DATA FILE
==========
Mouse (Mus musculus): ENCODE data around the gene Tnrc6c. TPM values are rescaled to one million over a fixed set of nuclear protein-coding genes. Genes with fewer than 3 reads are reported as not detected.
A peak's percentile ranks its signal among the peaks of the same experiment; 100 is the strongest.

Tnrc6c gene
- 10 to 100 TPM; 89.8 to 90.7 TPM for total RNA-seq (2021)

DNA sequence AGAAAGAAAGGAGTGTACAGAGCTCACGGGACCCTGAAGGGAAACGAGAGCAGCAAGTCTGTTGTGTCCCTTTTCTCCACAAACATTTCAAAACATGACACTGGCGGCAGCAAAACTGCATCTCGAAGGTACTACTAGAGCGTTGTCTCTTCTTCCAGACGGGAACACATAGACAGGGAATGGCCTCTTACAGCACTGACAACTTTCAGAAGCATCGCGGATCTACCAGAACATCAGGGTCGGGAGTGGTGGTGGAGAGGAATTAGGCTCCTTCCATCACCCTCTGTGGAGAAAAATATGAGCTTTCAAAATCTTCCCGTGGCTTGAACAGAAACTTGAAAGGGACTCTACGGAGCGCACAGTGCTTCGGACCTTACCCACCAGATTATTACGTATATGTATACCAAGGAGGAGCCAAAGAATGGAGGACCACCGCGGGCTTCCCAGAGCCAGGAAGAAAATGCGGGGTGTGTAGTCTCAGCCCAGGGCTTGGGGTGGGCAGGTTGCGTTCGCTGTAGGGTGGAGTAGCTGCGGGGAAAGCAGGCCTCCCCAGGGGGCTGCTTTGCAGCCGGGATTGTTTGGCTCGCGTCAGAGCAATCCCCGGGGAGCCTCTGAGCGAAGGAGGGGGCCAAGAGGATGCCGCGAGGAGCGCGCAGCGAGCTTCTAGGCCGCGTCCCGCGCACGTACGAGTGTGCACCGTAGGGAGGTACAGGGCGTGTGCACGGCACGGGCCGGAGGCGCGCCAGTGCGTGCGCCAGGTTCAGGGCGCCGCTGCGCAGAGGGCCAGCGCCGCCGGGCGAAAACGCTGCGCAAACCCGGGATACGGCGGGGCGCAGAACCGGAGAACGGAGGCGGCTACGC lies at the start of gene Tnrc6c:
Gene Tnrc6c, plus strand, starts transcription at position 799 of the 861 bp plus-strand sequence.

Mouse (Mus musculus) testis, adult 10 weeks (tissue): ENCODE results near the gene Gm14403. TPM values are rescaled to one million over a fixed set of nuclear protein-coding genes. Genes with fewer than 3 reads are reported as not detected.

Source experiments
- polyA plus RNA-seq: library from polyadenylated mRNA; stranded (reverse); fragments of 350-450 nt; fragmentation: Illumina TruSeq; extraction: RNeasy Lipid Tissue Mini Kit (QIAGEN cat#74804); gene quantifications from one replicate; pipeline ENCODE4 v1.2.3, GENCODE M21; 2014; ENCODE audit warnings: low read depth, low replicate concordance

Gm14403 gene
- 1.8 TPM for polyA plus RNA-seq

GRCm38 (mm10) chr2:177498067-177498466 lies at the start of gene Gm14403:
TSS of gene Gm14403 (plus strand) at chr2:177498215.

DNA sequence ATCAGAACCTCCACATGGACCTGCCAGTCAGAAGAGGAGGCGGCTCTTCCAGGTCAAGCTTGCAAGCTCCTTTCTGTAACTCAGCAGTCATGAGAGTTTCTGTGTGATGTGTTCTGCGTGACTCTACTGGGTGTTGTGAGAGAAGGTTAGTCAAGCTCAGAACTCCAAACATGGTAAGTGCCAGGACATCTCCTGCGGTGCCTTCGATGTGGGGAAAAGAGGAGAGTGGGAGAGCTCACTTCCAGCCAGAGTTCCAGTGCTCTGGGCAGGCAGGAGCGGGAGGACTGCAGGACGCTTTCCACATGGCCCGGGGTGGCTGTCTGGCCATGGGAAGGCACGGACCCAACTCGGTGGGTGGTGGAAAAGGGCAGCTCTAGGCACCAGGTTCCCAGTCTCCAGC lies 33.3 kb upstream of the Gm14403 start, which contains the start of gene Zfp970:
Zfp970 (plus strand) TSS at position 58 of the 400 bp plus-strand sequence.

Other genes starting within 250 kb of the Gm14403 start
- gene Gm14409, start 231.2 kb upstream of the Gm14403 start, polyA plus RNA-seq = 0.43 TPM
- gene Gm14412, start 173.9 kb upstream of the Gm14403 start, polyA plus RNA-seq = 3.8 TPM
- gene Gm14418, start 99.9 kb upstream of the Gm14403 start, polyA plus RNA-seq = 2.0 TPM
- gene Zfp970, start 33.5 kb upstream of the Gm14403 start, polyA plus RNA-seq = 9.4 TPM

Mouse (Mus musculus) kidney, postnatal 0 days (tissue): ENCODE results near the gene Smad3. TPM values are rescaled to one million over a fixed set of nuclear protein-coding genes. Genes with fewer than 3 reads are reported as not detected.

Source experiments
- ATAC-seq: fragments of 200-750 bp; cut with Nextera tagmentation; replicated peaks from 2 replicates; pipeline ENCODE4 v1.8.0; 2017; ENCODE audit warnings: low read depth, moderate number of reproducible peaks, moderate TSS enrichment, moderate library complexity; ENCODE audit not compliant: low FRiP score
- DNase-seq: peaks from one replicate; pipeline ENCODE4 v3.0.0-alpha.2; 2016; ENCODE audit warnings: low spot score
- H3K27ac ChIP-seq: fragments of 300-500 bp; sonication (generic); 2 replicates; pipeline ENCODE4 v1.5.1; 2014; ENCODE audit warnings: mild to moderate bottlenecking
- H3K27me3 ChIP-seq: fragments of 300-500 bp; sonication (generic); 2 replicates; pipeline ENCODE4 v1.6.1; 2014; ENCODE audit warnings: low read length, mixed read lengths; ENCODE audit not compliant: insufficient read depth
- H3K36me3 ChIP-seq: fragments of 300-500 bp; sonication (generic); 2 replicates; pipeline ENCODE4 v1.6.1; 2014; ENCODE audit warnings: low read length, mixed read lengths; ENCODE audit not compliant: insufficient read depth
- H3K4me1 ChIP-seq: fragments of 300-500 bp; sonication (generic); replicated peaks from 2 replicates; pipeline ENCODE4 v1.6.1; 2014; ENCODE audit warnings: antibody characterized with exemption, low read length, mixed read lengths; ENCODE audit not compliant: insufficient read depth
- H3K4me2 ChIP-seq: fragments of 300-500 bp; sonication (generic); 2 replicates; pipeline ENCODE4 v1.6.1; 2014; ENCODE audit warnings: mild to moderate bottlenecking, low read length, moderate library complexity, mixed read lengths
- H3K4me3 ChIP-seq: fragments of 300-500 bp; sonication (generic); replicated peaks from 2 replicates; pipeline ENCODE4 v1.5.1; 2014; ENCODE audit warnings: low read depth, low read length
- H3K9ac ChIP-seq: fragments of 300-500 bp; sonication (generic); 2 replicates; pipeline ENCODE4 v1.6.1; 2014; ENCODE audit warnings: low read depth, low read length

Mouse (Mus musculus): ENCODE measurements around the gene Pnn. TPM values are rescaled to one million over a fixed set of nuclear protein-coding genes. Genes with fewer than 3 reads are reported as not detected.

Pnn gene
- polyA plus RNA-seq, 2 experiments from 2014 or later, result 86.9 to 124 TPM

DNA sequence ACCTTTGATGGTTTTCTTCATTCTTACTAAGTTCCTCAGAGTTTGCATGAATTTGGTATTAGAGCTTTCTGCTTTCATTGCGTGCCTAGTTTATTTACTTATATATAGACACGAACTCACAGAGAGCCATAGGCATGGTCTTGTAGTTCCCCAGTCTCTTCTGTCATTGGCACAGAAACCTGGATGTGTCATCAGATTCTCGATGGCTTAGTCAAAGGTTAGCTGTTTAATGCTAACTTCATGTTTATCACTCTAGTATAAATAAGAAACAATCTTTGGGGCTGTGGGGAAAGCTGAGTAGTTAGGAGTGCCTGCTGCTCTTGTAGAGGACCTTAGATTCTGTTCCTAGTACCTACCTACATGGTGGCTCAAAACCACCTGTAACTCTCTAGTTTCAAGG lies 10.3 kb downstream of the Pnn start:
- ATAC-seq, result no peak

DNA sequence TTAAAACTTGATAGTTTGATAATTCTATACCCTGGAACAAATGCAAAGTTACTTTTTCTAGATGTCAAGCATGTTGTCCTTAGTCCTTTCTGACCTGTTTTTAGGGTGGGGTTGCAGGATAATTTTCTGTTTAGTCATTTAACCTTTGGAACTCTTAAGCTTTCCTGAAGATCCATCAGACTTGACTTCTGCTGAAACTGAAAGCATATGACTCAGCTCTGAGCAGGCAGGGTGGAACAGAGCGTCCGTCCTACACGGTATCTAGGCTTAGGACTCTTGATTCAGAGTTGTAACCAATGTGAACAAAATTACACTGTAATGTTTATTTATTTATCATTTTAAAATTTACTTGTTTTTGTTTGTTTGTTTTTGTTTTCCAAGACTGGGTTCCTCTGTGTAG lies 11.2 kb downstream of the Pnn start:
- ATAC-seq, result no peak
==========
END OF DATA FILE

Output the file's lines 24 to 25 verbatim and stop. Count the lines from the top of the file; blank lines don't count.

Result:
- DNase-seq: peaks from one replicate; pipeline ENCODE4 v3.0.0-alpha.2; 2016; ENCODE audit warnings: low spot score
- H3K27ac ChIP-seq: fragments of 300-500 bp; sonication (generic); 2 replicates; pipeline ENCODE4 v1.5.1; 2014; ENCODE audit warnings: mild to moderate bottlenecking